Impacts on Iranian Transit
Providers in Georgia and Armenia were not the only ones to lose Russian transit when the Georgia-Russia cable failed. Iran also uses Russian transit to access the Internet, some of which was dependent on that cable. On January 7, Iranian news carried a story (cached English translation) with the headline “Internet slow over the last week due to an earthquake reported in Georgia”.
Iranian incumbent TIC, previously known as DCI, uses two ASNs for its International gateways, AS 12880 and since last year, AS 48159. As can be seen from the transit shift graphics below, the fiber break had no impact on upstreams of AS 12880. However, AS 48159 lost its service from Rostelecom when the cable was cut. What is more interesting is that the loss of Rostelecom for AS 48159 appears to have immediately triggered the activation of a dormant backup transit link from Omantel. This is the first time we have seen Omantel providing Internet service in Iran (although we did observe Omantel and TIC testing this connection from November 3 to 7, 2012). For good measure, TIC also added Delta as a provider in early January for both of its ASNs — representing another completely new business relationship. Of course, all of these changes were also identified in Market Intelligence.
|The activation of this connection could be evidence that the final leg of the Europe-Persia Express Gateway (EPEG) fiber optic cable connecting Iran to Oman has been completed. It was this segment of the cable system that was blamed for the delay of the launch of EPEG last year. Two weeks ago, Azeri press announced EPEG would be activated this month. If activated, EPEG could serve as a vital terrestrial alternative to the dozen or so submarine fiber optic cables through the Suez canal which connect Europe and Asia — thereby mitigating this potential single point of failure for global communications.|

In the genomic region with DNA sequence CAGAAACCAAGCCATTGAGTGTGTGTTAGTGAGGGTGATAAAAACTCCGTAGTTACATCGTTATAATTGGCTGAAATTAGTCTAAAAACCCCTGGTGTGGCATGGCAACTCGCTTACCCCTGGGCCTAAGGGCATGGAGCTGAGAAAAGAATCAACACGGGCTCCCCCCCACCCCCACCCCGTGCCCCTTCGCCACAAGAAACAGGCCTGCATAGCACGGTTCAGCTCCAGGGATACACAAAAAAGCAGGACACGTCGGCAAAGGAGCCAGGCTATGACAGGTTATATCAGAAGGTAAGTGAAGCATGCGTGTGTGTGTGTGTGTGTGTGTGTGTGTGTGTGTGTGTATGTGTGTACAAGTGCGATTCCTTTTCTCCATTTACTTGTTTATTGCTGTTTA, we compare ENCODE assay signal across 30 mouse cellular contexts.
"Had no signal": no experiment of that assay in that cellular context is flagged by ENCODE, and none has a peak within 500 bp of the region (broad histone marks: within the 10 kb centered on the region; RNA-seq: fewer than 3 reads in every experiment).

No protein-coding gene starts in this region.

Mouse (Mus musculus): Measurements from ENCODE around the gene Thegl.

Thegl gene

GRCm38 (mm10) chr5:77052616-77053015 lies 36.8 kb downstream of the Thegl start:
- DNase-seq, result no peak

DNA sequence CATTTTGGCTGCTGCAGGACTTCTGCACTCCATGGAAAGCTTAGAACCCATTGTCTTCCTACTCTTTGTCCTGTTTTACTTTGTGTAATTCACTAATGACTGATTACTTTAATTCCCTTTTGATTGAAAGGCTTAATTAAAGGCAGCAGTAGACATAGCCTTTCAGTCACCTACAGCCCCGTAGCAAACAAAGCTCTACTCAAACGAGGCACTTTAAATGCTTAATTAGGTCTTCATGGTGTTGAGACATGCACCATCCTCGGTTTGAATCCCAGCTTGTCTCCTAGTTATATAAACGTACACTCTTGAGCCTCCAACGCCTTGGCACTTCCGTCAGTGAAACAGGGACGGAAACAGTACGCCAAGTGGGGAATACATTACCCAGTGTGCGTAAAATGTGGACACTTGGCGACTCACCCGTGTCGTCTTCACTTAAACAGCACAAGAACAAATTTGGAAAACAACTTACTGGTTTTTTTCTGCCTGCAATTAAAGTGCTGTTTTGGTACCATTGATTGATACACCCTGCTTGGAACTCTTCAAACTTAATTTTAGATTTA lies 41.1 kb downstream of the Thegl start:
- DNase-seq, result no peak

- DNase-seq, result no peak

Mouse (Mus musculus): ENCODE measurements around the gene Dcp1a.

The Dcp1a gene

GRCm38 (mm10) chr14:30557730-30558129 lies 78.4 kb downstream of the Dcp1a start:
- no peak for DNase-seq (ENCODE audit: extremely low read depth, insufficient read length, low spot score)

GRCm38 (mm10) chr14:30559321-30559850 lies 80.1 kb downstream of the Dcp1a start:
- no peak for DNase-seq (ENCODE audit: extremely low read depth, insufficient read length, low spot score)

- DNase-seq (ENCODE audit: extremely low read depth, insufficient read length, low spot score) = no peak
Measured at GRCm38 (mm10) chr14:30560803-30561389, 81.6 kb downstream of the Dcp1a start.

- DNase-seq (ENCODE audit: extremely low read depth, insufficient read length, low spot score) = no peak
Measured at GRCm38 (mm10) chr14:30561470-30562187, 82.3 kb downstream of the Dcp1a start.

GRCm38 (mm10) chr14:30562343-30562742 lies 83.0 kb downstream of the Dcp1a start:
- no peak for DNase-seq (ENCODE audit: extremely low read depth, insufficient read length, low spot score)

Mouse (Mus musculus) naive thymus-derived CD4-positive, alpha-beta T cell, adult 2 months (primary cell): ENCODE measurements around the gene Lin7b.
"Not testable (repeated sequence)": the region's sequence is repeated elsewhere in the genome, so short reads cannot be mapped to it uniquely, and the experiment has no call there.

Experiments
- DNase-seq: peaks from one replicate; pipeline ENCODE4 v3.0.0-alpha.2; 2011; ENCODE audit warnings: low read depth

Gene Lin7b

So was it an undersea Volcano?
|The most likely cause of the cable break in the Black Sea was the magnitude 5.7 earthquake, which struck a little more than an hour before traffic stopped flowing and appears to have occurred under the path of the cable. Regardless of the cause, it is fascinating to see how an earthquake in the Black Sea can immediately impact Internet pathways as far away as Oman. The Black Sea and the Caucasus are the Internet crossroads where Russian, Turkish, Gulf State, and Central Asian traffic mingle on their way to the datacenters of Western Europe and the Americas. Small impacts to particular cables can have large impacts on the flow of traffic regionally. Such is the Internet and our increasingly interconnected world. If you want to learn more from the operators involved, come join us at MENOG 12 (March 6, Dubai) and ENOG 5 (May 27-28, St Petersburg).|
About the Author
Doug Madory is a Director of Internet Analysis at Dyn where he works on Internet infrastructure analysis projects. Doug has a special interest in mapping the logical Internet to the physical lines that connect it together, with a special interest on submarine cables.Follow on Twitter More Content by Doug Madory